Matt is a professional painter and freelance writer, sharing his knowledge, house-painting tips, and product reviews.
Painting Over a Dark Color without Primer: Should You Prime?
Maybe your walls are painted a deep blue, red, or even black. The color looked cool five years ago, but now you're selling the house, or you simply want to change the paint color to match new decor. Painting over dark paint with a similar color is easy, but when the color's white, or anything significantly lighter, one coat of white primer will save you from having to apply multiple coats of paint. For painting dark colors over white, such as red paint over white, you would do the opposite and apply one coat of primer tinted gray.
Can't you just use the paint itself as the primer? Even though your paint can says "all-in-one paint and primer", there isn't actually primer mixed in with the paint. What it really means is that these paints have a greater volume of solids than cheap paint to provide better coverage, that's it. If you were to use white paint as the primer over a very dark color, you would end up with a subpar finish and more money spent. Acrylic primer typically costs less per gallon than premium paint and enhances the paint color and gloss.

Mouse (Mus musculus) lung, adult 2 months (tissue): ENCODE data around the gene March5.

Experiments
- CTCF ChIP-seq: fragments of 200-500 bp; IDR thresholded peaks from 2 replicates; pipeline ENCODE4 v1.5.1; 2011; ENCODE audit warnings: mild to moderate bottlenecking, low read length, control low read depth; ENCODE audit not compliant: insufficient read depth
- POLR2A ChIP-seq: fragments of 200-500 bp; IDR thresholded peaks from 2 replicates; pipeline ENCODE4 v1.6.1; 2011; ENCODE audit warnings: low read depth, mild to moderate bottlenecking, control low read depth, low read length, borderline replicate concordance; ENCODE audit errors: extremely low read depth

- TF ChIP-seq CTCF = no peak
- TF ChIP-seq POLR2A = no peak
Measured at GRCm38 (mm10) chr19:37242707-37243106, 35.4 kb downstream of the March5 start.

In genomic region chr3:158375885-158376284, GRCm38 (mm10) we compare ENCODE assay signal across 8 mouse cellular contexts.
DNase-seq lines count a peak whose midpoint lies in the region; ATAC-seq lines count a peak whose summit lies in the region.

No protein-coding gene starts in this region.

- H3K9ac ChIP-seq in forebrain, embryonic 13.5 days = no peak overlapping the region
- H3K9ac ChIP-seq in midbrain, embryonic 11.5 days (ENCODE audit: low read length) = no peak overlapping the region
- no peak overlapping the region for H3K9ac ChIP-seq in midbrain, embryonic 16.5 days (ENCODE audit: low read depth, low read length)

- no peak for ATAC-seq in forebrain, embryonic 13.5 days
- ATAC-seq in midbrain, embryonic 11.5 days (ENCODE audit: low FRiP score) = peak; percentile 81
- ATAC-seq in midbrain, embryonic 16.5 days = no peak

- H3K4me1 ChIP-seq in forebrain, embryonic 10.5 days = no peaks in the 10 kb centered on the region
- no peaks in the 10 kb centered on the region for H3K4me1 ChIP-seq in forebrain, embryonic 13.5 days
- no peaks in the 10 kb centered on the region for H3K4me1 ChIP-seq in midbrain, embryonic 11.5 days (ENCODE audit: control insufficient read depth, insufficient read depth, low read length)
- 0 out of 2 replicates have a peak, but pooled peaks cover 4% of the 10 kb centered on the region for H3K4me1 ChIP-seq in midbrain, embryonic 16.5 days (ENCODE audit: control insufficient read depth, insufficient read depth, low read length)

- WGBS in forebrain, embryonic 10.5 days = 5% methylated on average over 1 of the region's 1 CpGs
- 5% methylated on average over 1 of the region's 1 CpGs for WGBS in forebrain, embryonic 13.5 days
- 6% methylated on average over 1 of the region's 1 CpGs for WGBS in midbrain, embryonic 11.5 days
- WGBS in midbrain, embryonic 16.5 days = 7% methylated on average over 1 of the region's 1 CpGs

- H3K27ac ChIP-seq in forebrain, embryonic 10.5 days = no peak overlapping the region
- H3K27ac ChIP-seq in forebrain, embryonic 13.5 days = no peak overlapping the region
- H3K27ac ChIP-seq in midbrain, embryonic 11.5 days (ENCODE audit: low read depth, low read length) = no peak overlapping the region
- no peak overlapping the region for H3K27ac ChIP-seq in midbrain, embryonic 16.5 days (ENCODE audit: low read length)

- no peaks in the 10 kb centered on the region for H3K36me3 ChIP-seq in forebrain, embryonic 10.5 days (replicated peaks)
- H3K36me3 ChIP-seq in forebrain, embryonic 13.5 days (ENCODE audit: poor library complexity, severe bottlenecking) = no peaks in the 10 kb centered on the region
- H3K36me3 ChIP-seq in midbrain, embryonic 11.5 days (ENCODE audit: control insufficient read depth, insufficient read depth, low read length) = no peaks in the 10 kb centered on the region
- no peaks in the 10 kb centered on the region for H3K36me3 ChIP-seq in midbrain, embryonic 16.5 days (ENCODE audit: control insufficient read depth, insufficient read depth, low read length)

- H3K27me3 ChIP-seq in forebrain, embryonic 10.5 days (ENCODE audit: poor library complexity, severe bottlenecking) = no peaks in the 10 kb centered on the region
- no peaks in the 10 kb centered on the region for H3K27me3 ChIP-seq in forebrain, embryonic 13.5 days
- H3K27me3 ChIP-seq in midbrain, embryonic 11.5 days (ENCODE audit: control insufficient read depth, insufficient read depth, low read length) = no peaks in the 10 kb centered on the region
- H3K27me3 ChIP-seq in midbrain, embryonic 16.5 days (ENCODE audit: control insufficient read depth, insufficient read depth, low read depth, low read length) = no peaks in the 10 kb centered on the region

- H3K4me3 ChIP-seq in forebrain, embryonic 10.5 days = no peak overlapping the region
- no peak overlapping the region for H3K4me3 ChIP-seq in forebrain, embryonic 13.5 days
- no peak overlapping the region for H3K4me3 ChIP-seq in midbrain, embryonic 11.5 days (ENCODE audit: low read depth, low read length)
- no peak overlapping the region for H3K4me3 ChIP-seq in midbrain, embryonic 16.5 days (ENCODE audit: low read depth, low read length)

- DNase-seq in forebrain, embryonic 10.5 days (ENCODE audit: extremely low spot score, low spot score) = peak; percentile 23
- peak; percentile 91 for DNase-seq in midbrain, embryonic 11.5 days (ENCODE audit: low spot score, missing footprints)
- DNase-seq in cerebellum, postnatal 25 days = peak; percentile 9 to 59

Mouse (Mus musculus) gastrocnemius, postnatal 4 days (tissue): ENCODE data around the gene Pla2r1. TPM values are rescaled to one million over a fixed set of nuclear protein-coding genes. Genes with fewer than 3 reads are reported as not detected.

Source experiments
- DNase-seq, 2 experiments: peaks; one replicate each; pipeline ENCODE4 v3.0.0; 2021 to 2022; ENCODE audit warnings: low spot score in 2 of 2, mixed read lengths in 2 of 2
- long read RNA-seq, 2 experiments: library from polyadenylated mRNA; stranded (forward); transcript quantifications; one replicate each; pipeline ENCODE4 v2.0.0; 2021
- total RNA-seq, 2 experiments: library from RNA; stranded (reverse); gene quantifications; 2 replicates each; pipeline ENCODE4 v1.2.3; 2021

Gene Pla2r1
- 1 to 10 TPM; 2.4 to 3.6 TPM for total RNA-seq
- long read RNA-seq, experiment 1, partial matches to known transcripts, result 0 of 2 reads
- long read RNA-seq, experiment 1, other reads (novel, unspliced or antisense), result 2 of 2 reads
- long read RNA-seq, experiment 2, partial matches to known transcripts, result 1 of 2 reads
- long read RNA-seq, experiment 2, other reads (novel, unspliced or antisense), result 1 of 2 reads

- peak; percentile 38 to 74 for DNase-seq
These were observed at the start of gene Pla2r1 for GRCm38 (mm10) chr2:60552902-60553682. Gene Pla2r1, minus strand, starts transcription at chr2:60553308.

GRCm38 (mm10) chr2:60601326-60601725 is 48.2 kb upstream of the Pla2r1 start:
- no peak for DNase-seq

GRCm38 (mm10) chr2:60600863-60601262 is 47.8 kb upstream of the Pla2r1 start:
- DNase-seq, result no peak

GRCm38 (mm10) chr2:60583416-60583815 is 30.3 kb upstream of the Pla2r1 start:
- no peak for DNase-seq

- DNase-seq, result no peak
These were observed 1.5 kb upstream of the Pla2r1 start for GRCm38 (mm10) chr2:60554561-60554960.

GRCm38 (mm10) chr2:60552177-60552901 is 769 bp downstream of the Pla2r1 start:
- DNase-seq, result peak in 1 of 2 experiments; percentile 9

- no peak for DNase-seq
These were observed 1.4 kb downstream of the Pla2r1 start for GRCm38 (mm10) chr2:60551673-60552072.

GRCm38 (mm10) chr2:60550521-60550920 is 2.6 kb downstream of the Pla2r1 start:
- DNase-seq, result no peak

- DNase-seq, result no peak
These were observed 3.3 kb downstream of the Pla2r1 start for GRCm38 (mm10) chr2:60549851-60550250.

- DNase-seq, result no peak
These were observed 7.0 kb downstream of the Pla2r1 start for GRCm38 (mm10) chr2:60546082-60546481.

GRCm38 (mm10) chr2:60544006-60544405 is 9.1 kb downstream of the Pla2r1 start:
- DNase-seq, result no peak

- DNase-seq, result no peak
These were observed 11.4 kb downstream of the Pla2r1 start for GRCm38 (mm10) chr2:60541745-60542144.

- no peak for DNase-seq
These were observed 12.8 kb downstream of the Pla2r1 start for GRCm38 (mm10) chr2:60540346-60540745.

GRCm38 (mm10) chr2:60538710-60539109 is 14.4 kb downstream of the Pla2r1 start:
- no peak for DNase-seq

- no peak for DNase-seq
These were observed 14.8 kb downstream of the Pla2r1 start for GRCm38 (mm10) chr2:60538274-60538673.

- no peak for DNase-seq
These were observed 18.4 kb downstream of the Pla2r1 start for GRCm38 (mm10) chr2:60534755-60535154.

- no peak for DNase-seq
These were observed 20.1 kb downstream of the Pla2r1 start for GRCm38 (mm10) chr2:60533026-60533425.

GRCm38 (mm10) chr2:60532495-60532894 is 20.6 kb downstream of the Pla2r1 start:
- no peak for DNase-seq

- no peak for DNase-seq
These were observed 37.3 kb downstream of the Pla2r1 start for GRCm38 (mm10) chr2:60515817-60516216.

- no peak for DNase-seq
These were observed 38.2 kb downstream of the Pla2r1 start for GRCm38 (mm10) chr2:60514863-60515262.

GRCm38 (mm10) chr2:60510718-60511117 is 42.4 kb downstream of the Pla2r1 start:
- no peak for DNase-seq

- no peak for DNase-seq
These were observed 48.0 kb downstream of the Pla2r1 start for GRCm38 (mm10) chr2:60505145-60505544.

The Best Primer for Dark Walls
Unless you're using oil-based paint on the walls, or the walls are stained all over, acrylic latex primer is best, but don't use low quality primer. The best primer to cover dark paint is one that's formulated with a high volume of titanium dioxide, the pigment that hides the dark color you're painting over. You should also consider the room you're painting. For example, if you're painting a moldy bathroom, using mold-resistant primer is important.
The paint you choose plays a big role too in the coverage. Don't prep and prime your dark walls with high quality primer and then use low quality paint on top. Two of my favorite premium wall paints that provide excellent coverage are Regal Select from Benjamin Moore and Duration Home from Sherwin Williams. With paint, you get what you pay for. Cheap paint covers poorly.
With all of the different brands and types of primer on the market, choosing the right one can be confusing for a newbie. I use a lot of paint and primer from Zinsser, Sherwin Williams, and Benjamin Moore, but for priming dark walls white, I'll go over three products I've used on my painting projects with good results.